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There were six pairs of Sunday school shoes lined up on the kitchen floor every Saturday night, three little patent-leather pairs with rounded toes and a single strap across the top of the foot, and three variations of black-leather lace shoes for boys. By morning my father would have polished them all. I remember realizing my father was a handsome man when I first saw him as if a stranger, as an usher in a slate-blue suit and polished black shoes, passing me the collection basket in the Pilgrim Lutheran church. My father was a large, strong, competent man, who could fix anything. Still, out of strength not weakness, he acquiesced to my tiny mother in almost all things.

In this way I conceived my idea of what a man should be, a combination of strength, ability, and virility, coupled with a willingness to do any job. People often said about my father, “Melvin loves little babies,” which was a good thing since he and my mother had six of them. But it was never an issue requiring a feminist movement to get him to change diapers, wash dishes, or mend clothes. His big hands, which tore apart car engines or reconstructed airplane engines by day, by night tended the small bodies of his children with the gentleness of the best mother.

“What did I know of love’s austere and lonely offices?” says the poet Robert Hayden about his own father, who rose each morning in the blue-black light to make the banked fire blaze. Perhaps it is the task of memory, and also writing, to reconstruct love. Perhaps our emotions are condemned to trail us like tails until we come to a sudden stop. My father worked hard all day at Rohr Aircraft, and for a number of years he returned to work again at night at a gas station in Bonita. When he came home exhausted and sat down at the kitchen table to his small squares of longhorn cheese and his bottle of beer, I never imagined his fatigue. I never thought of him as heroic, nor thanked him for the sacrifice of all his days. As a petulant teenager, I looked at my father and thought of all the ways I would change him if I could. I would have had him come from old money, speak more often and in more than one language. I would have had him play classical music on the stereo at night instead of one of the three records that the family came to own: Speeches by Robert Kennedy, Herb Alpert and the Tijuana Brass, and Porgy and Bess.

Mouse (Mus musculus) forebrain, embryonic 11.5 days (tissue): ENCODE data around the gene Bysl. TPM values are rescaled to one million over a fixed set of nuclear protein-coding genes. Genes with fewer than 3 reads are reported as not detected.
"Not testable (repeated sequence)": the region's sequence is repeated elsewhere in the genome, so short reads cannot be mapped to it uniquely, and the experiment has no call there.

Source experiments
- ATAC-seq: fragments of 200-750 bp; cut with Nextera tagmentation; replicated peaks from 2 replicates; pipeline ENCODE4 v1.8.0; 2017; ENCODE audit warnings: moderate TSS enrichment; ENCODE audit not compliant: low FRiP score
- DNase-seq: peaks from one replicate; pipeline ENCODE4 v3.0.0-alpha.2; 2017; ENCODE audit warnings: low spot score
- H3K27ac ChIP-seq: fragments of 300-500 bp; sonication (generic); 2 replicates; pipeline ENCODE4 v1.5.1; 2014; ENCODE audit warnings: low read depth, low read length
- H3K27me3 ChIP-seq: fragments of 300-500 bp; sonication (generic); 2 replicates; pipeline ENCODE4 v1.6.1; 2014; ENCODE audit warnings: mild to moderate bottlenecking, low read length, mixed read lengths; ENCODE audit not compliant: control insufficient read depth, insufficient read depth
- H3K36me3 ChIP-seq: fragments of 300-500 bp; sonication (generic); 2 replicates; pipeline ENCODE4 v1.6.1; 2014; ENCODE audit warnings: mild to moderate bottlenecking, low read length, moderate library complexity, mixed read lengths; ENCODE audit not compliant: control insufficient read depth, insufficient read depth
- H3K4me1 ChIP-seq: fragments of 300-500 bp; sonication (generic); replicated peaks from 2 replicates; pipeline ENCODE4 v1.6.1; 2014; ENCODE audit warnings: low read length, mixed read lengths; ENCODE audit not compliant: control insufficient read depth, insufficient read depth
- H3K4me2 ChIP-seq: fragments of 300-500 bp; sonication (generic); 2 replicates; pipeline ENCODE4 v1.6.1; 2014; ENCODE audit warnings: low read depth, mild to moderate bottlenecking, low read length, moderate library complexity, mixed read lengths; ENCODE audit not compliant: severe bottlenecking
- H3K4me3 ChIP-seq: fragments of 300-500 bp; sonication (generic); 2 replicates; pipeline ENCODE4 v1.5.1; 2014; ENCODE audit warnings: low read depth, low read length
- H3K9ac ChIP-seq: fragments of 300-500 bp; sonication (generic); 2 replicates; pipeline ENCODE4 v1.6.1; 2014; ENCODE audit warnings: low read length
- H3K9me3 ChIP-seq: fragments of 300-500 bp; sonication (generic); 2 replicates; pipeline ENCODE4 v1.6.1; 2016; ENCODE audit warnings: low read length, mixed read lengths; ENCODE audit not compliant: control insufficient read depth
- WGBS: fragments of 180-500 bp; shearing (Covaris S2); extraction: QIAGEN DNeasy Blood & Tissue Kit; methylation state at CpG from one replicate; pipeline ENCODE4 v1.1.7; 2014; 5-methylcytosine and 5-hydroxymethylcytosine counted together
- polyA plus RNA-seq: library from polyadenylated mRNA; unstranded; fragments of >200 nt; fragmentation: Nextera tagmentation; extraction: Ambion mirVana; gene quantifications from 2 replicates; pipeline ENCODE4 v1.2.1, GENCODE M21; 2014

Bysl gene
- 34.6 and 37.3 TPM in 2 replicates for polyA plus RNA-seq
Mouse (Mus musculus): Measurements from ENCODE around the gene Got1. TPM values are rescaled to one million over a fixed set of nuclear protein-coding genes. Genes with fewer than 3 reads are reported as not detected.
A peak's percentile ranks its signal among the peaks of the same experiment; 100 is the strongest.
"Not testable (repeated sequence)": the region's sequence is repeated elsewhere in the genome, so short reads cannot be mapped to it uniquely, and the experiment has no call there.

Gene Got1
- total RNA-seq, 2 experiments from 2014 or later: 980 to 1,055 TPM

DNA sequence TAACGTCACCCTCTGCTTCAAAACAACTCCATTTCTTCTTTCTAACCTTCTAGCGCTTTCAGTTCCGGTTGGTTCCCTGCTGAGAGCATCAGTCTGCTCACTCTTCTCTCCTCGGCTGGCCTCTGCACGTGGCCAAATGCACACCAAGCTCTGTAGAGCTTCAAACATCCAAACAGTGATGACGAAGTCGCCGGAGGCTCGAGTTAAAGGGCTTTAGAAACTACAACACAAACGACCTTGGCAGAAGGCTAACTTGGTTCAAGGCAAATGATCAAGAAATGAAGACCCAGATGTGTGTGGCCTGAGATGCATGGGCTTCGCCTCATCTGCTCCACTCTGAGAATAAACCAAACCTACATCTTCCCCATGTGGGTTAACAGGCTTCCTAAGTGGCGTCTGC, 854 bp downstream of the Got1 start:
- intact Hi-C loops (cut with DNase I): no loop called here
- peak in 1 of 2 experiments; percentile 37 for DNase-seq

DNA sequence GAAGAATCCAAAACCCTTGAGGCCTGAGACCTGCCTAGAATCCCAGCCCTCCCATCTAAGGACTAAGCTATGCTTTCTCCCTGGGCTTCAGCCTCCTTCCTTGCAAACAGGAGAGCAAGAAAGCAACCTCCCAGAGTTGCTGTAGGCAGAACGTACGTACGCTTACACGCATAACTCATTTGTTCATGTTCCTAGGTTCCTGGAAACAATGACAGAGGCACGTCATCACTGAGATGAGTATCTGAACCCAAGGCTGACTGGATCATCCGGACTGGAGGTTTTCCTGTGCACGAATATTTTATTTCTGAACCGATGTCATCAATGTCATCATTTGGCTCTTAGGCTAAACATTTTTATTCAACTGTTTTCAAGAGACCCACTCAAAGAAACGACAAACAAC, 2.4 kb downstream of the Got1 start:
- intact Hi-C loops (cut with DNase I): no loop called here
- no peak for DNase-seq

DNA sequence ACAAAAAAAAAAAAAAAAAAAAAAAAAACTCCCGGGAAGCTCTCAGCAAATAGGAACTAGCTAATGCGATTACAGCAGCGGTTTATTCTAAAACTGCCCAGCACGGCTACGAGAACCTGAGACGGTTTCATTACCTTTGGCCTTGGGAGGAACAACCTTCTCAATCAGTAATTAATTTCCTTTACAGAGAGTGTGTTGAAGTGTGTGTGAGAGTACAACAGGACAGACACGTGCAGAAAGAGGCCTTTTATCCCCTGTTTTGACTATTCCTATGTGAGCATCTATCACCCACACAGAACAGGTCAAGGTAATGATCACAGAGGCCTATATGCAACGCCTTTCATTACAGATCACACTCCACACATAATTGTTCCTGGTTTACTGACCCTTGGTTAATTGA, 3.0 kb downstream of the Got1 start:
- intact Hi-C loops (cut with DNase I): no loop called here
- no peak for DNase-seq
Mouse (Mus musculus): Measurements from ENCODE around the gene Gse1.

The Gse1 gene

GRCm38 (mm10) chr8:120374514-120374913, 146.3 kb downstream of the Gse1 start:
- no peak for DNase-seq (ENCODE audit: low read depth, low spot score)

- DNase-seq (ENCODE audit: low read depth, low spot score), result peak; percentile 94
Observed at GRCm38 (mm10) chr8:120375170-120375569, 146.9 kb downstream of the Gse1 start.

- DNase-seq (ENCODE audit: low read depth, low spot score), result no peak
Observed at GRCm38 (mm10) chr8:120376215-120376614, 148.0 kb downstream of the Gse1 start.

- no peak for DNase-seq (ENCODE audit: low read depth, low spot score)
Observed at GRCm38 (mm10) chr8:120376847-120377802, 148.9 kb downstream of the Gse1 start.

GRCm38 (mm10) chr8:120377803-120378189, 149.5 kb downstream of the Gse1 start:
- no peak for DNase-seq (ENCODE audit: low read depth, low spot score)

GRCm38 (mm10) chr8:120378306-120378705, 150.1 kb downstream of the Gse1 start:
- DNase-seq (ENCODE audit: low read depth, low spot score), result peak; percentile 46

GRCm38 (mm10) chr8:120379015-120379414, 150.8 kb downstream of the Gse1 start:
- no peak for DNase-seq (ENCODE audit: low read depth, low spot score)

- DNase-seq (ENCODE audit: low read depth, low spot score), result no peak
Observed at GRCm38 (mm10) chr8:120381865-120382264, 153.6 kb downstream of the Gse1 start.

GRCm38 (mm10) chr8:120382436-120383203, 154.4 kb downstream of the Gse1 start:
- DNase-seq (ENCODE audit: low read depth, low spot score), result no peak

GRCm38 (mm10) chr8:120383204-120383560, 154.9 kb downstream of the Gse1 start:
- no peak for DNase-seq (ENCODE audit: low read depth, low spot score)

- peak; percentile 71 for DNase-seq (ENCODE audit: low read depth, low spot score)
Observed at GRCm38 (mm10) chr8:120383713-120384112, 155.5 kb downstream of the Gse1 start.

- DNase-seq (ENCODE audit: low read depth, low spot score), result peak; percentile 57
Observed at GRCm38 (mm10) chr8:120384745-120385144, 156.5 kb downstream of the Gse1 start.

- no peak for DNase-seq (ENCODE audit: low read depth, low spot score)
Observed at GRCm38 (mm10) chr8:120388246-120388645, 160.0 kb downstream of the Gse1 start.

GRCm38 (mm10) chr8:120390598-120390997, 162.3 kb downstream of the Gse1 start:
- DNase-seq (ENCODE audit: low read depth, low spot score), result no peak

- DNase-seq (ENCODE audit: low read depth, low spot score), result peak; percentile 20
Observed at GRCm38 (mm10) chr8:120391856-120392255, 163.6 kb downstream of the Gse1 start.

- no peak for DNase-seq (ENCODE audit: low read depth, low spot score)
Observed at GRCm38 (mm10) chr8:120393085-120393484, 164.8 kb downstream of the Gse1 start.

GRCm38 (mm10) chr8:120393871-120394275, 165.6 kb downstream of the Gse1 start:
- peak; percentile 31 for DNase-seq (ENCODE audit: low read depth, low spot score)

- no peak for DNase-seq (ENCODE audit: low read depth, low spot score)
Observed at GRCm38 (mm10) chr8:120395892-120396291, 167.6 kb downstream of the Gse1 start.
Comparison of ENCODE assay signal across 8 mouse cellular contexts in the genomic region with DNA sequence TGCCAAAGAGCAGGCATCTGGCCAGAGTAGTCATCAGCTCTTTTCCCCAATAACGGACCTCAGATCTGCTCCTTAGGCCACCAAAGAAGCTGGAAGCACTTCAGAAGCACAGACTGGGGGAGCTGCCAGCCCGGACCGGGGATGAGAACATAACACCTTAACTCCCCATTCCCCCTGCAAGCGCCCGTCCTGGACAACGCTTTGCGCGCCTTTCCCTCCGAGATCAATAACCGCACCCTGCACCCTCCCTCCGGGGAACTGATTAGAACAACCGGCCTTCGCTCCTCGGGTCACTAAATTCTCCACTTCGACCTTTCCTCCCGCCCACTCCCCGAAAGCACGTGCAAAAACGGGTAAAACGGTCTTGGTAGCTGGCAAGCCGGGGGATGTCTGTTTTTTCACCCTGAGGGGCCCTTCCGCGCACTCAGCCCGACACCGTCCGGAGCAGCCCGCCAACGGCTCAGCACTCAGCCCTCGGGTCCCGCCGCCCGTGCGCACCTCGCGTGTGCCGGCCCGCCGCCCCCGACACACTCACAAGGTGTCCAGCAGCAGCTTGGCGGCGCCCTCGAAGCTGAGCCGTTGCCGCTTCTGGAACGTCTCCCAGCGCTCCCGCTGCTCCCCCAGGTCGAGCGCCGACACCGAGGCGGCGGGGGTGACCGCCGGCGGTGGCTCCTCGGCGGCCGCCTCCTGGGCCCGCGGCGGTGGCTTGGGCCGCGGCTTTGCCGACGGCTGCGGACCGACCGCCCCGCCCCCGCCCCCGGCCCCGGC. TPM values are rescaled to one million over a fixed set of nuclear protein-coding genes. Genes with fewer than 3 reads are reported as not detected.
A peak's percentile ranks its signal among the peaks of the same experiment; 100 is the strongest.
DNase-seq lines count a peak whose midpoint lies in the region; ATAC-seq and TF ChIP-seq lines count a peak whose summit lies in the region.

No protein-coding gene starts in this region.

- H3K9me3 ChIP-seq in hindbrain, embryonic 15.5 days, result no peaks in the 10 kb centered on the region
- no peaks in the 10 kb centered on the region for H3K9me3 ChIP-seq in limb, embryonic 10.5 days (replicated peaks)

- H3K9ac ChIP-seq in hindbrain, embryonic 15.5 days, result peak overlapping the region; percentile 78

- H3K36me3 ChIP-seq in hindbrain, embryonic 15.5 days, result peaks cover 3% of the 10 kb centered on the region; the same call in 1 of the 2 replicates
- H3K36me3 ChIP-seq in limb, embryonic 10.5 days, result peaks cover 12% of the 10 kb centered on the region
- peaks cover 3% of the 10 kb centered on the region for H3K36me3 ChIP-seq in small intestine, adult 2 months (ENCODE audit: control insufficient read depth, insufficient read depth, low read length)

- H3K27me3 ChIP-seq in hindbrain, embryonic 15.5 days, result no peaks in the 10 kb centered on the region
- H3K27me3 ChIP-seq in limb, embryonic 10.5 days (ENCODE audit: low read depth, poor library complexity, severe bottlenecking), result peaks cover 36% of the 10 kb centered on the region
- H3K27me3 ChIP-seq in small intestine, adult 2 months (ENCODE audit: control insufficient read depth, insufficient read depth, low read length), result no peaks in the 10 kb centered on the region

On the nights my father didn’t go to his second job, he worked in the family garage. I resented that. Once I asked him to teach me how to work on cars as he had taught my brother David. “Girls don’t work on cars,” he answered me, not out of unkindness but from within the blinders of an era. Truthfully, I wasn’t interested in how things worked; I did not inherit that useful gene from my father. It’s just that the scent of metal and oil and mechanic’s soap, and maybe a pheromone that only my father possessed, made me wish for a reason to linger in his domain. Out of that garage my father fashioned his love for his family into patio furniture and lattice work, into stilts, see-saws, playhouses, pigeon cages, and his piece de resistance — a giraffe slide. For years we children climbed the ladder of the tall, spotted back legs and slid down the hot silver neck, coming to rest in the grazing head of that giraffe.